ON THE WEB, 5 April 2017
The 14th Dalai Lama started his visit to “Arunachal Pradesh” (South Tibet of China) on Tuesday. The Dalai Lama has been to the disputed region before, but what makes this trip different is that he is received and accompanied by India’s Junior Home Minister Kiren Rijiju. When China raised the concern over the visit, Rijiju commented that China shouldn’t intervene in their “internal affairs.”
When the Dalai Lama clique fled from Tibet, he sought shelter at Dharamshala of India, thus the Dalai question became one of the problems that upset Sino-Indian relationship. New Delhi takes a stance that opposes the Dalai Lama engaging in anti-China activities on the soil of India; however, it has long attempted to use the Dalai Lama as a card.
When India emphasises the relationship with China, it would place a tight control on the Dalai. When it has a grudge against China, it may prompt the Dalai to play certain tricks as a signal sent to China.
Recently, India has been strongly dissatisfied with China for not supporting its membership bid to the Nuclear Suppliers Group. Its request to name Masood Azhar, head of Pakistani militant group, to a UN Security Council blacklist was disapproved by China, resulting in some Indians calling for a boycott of Chinese goods. The Dalai’s visit to Arunachal Pradesh this time is seen as New Delhi using the monk as a diplomatic tool to put pressure on China.
But this is a clumsy and rude move. The Dalai is a highly politicised symbol in China’s diplomacy. For any country, its attitude toward the Dalai Lama almost affects the entire relationship with China. The West has fully recognised the nature of the Dalai as a diplomatic card and is extremely prudent in using it. When the Dalai travels to the capital of a Western country, who will meet him, when and where would be carefully weighed.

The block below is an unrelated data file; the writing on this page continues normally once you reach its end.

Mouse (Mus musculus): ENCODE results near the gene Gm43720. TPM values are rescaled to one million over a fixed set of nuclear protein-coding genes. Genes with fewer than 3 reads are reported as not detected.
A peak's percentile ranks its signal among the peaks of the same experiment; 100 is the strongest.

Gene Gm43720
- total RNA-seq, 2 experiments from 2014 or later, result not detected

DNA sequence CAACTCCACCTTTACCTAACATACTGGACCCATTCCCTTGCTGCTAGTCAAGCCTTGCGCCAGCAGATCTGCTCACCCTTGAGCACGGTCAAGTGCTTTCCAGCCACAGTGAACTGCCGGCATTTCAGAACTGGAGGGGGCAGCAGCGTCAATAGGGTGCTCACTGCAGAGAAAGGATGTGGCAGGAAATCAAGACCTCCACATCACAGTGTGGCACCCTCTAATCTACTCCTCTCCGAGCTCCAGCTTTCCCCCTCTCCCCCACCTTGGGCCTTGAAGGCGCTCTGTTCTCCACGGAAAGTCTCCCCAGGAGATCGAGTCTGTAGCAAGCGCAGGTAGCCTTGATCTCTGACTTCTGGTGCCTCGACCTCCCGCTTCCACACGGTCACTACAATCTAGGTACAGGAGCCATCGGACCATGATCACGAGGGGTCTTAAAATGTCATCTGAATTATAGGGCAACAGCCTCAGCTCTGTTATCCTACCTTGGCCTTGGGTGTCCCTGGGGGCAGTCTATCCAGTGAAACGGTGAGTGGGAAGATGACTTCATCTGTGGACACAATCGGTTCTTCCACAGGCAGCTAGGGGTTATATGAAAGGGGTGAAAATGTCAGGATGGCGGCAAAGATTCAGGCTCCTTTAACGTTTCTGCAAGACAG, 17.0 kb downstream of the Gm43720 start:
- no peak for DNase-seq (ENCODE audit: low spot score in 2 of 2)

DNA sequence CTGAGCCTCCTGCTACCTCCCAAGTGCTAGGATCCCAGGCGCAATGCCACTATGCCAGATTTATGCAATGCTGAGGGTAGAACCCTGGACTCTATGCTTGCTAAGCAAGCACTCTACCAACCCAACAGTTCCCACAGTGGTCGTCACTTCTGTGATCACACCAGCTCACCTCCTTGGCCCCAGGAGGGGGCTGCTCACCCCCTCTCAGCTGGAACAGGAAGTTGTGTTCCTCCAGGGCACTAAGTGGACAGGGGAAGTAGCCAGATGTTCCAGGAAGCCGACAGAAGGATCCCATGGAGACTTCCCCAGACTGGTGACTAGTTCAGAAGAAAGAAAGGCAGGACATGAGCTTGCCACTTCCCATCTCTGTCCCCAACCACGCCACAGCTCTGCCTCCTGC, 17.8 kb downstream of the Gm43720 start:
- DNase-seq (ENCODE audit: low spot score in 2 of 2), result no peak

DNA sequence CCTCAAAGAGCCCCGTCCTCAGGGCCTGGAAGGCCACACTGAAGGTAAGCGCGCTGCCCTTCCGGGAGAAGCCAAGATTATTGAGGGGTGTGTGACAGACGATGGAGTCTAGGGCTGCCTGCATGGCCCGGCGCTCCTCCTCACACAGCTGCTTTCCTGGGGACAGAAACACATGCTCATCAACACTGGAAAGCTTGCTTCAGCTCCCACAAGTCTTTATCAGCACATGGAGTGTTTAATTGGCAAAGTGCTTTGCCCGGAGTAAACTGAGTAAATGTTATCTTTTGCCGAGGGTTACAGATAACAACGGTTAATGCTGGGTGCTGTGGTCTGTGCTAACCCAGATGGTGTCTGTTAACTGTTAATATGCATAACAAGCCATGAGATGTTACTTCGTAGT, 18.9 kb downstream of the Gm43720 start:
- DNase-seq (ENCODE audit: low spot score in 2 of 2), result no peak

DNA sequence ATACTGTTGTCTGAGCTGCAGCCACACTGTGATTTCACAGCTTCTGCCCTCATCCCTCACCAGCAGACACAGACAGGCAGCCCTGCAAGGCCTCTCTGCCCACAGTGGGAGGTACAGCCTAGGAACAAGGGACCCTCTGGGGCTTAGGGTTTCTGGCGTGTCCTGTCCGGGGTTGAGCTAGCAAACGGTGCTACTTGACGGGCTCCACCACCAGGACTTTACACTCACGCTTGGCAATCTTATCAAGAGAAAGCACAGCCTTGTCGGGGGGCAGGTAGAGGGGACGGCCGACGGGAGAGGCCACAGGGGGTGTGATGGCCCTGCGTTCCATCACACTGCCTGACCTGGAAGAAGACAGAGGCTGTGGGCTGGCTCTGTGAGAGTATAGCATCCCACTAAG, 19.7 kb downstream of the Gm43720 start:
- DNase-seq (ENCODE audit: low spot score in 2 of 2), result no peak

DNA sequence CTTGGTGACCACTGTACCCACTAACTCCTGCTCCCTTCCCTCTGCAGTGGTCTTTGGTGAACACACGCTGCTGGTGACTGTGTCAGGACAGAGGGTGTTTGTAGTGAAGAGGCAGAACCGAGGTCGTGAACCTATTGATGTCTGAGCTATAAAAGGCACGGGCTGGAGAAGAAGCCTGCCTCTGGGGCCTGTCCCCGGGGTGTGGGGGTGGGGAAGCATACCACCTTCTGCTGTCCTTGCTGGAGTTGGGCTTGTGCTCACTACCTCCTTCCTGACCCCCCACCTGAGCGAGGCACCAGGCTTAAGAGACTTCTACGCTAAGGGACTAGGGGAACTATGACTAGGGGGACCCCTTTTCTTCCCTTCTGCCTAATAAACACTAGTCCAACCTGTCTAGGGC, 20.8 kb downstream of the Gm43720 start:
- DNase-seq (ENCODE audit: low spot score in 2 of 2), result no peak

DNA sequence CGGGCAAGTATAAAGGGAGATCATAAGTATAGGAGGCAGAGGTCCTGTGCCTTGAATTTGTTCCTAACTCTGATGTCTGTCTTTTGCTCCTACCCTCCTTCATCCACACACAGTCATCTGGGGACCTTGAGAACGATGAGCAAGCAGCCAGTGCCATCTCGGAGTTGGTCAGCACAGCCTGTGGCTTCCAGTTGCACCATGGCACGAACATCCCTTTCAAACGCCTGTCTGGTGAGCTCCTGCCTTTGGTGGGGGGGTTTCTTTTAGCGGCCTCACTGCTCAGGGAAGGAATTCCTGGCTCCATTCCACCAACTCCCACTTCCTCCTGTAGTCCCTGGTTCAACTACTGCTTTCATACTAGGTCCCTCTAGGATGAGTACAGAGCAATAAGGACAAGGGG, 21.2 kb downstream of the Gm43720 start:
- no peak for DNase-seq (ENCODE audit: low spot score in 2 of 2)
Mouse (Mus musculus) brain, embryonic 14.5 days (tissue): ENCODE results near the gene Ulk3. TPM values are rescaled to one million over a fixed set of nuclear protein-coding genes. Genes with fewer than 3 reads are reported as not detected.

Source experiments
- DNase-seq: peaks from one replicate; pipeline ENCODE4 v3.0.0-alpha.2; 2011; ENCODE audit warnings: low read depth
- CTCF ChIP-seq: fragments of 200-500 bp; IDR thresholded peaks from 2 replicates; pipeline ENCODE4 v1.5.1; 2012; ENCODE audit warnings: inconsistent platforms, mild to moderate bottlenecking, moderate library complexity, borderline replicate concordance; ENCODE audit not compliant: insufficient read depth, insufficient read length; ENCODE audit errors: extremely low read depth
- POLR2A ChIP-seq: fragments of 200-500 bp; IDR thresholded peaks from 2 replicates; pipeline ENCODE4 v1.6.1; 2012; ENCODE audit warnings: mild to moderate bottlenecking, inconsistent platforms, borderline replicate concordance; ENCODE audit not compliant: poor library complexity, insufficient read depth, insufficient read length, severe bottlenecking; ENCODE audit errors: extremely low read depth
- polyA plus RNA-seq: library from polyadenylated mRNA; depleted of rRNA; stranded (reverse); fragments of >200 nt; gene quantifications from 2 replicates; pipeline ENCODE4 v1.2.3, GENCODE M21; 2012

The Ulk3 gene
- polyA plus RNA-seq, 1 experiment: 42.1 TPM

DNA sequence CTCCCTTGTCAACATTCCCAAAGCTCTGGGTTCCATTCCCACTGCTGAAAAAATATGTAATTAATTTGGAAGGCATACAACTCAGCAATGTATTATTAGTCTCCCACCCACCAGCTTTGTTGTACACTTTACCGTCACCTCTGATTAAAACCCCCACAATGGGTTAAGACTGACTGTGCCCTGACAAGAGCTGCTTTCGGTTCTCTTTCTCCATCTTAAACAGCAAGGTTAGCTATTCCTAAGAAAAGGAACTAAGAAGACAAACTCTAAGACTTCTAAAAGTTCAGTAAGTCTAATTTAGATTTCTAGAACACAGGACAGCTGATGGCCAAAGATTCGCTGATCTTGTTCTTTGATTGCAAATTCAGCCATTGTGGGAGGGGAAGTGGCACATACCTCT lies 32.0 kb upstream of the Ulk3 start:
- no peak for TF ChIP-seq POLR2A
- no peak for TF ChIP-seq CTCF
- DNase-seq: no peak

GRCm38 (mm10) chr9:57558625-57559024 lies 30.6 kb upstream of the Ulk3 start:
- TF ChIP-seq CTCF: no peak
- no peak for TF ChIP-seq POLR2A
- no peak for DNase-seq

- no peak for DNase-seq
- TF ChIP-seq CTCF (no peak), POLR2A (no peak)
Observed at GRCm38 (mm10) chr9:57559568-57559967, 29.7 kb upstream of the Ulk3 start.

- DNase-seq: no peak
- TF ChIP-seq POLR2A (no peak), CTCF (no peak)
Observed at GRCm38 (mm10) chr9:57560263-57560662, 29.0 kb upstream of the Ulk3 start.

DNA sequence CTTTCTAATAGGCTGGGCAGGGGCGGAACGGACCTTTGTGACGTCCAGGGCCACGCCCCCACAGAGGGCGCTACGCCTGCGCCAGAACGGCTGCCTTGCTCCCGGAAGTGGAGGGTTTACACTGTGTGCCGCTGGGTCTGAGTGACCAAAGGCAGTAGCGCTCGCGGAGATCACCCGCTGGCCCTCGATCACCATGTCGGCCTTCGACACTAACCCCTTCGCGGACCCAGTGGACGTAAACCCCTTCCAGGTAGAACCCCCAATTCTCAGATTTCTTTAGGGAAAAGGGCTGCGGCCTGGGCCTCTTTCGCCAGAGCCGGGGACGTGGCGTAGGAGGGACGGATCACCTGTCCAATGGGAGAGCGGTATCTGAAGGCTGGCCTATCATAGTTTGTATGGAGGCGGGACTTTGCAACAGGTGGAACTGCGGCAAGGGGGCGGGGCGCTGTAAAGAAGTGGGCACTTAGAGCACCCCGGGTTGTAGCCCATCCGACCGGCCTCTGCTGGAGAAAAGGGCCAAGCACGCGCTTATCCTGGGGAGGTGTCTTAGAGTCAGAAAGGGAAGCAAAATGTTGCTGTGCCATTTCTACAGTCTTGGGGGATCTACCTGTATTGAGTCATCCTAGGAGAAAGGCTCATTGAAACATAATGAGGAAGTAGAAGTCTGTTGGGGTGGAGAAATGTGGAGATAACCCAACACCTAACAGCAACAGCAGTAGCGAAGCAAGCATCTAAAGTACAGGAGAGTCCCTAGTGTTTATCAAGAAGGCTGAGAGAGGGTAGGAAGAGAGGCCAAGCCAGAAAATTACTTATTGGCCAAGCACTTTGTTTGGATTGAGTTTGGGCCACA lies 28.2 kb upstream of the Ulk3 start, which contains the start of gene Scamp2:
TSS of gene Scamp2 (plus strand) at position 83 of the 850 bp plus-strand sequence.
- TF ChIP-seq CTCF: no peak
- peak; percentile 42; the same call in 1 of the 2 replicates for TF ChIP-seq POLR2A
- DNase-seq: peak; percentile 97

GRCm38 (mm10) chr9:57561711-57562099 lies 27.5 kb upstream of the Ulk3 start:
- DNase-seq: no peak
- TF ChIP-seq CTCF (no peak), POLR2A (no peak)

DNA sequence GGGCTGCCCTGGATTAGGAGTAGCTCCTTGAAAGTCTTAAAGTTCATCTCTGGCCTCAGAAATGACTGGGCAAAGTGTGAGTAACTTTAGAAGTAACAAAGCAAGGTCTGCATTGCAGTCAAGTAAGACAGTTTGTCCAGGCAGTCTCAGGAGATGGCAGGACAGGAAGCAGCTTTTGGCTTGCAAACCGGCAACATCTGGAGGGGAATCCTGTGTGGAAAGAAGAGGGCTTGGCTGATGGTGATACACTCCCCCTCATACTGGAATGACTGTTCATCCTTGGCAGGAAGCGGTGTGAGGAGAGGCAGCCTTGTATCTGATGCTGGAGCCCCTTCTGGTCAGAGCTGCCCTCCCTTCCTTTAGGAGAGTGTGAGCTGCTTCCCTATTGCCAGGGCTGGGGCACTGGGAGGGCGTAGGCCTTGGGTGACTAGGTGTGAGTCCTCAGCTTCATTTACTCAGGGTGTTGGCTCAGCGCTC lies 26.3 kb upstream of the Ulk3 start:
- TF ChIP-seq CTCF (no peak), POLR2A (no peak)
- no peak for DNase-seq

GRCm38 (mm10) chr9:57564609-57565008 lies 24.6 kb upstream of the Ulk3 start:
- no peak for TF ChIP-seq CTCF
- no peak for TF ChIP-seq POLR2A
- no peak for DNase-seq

Before this trip, the Dalai Lama was received by Indian President Pranab Mukherjee in December. At a time when the Dalai has been given a cold shoulder in many places of the world, New Delhi is bucking the trend and treating him as a favourite.
It is worth mentioning that India is dissatisfied with China mainly in the international multilateral field, while the Dalai Lama question is purely a China’s domestic issue. China also suffered setbacks when applying for the membership of international organisations. Its proposal to blacklist some terrorist group had also been refused. However, as dissatisfied as China was, it didn’t make an issue of them.
New Delhi probably overestimates its leverage in the bilateral ties with China. The two countries in recent years have continuously strived to improve their relationship and the peace on the border area has been maintained. India has benefited from the good momentum of bilateral relationship as much as China. If New Delhi ruins the Sino-India ties and the two countries turn into open rivals, can India afford the consequence?
With a GDP several times higher than that of India, military capabilities that can reach the Indian Ocean and having good relations with India’s peripheral nations, coupled with the fact that India’s turbulent northern state borders China, if China engages in a geopolitical game with India, will Beijing lose to New Delhi?
China considers India as a friendly neighbour and partner. China has never provoked bilateral disputes or made any pressing demand on India over the Dalai Lama. New Delhi should respond to Beijing’s goodwill with goodwill.